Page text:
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Switch to Forum Live View Welcome to the Faith Transitions board!
7 years ago  ::  Oct 23, 2007 - 5:02PM #1
Sacrificialgoddess
Posts: 9,496
Welcome to the Faith Transitions board! Are you in the midst of changing religions?  Have to converted to another religion in the past?  Do you need advice?  Tell us here!  :)
Dark Energy. It can be found in the observable Universe. Found in ratios of 75% more than any other substance. Dark Energy. It can be found in religious extremists, in cheerleaders. To come to the conclusion that Dark signifies mean and malevolent would define 75% of the Universe as an evil force. Alternatively, to think that some cheerleaders don't have razors in their snatch is to be foolishly unarmed.

-- Tori Amos
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6 years ago  ::  Dec 05, 2007 - 8:59PM #2
Kullervo
Posts: 10
I figured this forum was right up my alley given that I'm in the middle of a lengthy, confusing, and difficult faith transition.

My wife, my brother, his wife, and I have all been in the process of leaving Mormonism for the past two years.  We're all pretty much firmly "out" now (I haven't formally resigned from the Mormon church yet, but for all intents and purposes it's a done deal), but in the aftermath, figuring out what I really do believe has been difficult, challenging, confusing, and frustrating.

I've chronicled much of it on my religion blog (link in my sig), but sometimes it just seems like I'm nowhere and not in danger of getting anywhere anytime soon.  Sometimes I feel like Mormonism has left me spiritually crippled, like how an abuse victim can have serious trust and relationship issues later in life.

Anyway, just saying hello.
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6 years ago  ::  Jan 03, 2008 - 4:24PM #3
friedlinemike
Posts: 1
I think belief and faith are often confused.  Belief is rational.  It's based on experience and knowledge.  But if we have a God beyond our understanding than our beliefs are not enough.  Faith is what takes us beyond belief. 

Job's experience -- losing family, wealth,a nd health -- do not match his beliefs about God and he is thrown into a spiritual crises.  Yet he holds onto his faith -- "Though he slay me, yet will I hope in him" (Job 13:15).   Because of that hope he continually seeks out God (the seocnd half of the verse is "I will surely defend my ways to his face") rather than trying to sort out his beliefs.  His friends keep trying to impose their beliefs on Job, but he will have none of it.  Finally God comes.  But rather than brinking answers, he comes with questions.  I hink the questions are God's way of revealing himself to job. Of course, if God comes with questions how can we ever know the answers?  At some point in the barrage of questions, Job understands.  He realizes he has a God beyond understanding and he becomes comfortable with that unknowing.  He repents( chapter 42).  He turns from a relationship based on belief "My ears had heard of you" to one based on the face to face experience of God "but now my eyes of have seen you."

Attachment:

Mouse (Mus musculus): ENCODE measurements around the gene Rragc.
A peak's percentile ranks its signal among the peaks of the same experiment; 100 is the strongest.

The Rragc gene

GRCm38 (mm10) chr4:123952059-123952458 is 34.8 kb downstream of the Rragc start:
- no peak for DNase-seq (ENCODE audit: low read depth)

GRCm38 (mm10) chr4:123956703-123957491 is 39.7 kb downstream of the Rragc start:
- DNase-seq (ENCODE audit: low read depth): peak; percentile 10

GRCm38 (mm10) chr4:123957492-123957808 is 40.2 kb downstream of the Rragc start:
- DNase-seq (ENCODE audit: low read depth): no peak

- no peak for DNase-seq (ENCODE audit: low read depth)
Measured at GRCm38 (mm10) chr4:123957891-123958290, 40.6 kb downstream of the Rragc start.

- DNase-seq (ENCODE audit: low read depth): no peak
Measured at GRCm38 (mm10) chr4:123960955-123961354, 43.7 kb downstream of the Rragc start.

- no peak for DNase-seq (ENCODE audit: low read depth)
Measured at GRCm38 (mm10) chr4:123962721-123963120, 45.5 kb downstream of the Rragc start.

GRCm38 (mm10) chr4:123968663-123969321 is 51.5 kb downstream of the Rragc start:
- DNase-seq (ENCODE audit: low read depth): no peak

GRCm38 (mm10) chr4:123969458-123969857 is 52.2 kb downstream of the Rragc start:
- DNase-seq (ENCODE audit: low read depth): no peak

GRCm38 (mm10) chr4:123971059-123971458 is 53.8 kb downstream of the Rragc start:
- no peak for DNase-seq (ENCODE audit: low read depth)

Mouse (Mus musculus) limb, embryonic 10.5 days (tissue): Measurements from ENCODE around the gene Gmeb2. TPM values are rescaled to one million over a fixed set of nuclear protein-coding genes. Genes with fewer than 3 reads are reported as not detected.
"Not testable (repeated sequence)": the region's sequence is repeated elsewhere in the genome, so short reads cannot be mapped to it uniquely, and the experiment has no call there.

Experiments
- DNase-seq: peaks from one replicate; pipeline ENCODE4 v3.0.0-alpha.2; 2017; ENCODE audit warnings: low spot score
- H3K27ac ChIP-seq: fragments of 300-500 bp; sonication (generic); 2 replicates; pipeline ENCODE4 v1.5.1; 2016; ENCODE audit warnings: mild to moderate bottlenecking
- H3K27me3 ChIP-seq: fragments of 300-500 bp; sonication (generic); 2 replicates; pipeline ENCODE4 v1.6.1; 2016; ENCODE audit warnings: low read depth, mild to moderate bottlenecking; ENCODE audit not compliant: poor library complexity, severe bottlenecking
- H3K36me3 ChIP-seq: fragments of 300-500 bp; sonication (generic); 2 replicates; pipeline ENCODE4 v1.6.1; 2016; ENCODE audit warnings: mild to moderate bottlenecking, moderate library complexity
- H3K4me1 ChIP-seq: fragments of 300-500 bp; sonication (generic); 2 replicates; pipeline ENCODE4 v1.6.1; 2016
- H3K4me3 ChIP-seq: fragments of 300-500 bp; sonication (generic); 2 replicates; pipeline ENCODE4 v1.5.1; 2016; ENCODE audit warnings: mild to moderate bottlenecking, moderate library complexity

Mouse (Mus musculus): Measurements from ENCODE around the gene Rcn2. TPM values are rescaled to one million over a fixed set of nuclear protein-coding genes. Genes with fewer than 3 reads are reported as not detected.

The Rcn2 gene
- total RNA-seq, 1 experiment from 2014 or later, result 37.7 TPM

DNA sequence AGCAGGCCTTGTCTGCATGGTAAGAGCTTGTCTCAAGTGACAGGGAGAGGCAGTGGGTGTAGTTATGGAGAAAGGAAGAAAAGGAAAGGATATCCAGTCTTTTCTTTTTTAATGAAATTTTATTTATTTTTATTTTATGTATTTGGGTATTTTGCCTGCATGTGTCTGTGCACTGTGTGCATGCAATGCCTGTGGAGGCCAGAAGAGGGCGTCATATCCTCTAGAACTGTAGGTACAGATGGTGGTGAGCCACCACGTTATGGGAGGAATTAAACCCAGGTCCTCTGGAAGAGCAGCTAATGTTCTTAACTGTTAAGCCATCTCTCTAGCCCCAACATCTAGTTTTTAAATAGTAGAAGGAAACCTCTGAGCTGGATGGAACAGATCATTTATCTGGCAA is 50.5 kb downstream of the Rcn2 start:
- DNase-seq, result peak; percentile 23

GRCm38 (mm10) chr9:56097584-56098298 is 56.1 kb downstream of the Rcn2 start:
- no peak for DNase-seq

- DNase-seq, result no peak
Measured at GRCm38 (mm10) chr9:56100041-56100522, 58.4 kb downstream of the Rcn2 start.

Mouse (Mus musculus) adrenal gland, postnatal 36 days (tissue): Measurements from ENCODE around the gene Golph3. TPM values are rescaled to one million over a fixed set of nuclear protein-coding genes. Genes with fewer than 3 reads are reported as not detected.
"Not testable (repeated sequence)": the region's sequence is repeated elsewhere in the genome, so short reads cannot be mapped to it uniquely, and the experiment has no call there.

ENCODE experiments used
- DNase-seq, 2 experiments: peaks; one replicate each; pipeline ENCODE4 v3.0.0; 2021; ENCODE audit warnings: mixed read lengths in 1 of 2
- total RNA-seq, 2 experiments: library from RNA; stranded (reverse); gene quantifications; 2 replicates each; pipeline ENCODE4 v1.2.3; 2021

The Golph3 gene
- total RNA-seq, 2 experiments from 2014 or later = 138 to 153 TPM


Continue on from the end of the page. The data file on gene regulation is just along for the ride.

If I had time to share my testimony, then you would see how my actions have always preceeded my belief. 

Belief is based on answers, which makes it very satisfying.  Faith is based on questions, which makes it very uncomfortable at times.  But faith has the greater reward.  If we only rely on belief than we keep God at a distance because belief is based on what we hear.  But faith brings us face to face with God.

I have just started a log about faith which you may want to read.
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6 years ago  ::  Feb 06, 2008 - 4:29PM #4
lily4God
Posts: 18
I was raised Roman Catholic, and left the church around age 15 after my confirmation. I dabbled with wicca, withcraft, and paganism in general for a couple years, and was into all of the new age and astrology practices. When I was 17, I realized I need God in my life, but I could not accept Jesus. I decided to convert to Orthodox Judaism (yes, quite the radical change), and studied for 6+ years. I needed to move away, and did, but had to come home right away because of the family I was to live with (let's just say that that particular family was not what I expected). I fought with my spirituality when I returned home. I still believed in God with all my heart, but I didn't know where he wanted me. Recently, (though I have been struggling with the idea for awhile), I have come to accept Jesus Christ as my Lord and Saviour, and am a revert to Christianity (though I consider myself a new Christian). I will not return to the RCC though. My beliefs most costly match those of the Anabaptists, though there aren't any of said churches around here.

God bless,
~Lily~
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6 years ago  ::  Feb 27, 2008 - 1:06PM #5
RevKeithWright
Posts: 137
I came  to this particular thread based on the teaser about the changing faith of America: abandoning the faith of our "childhood."

It's about time.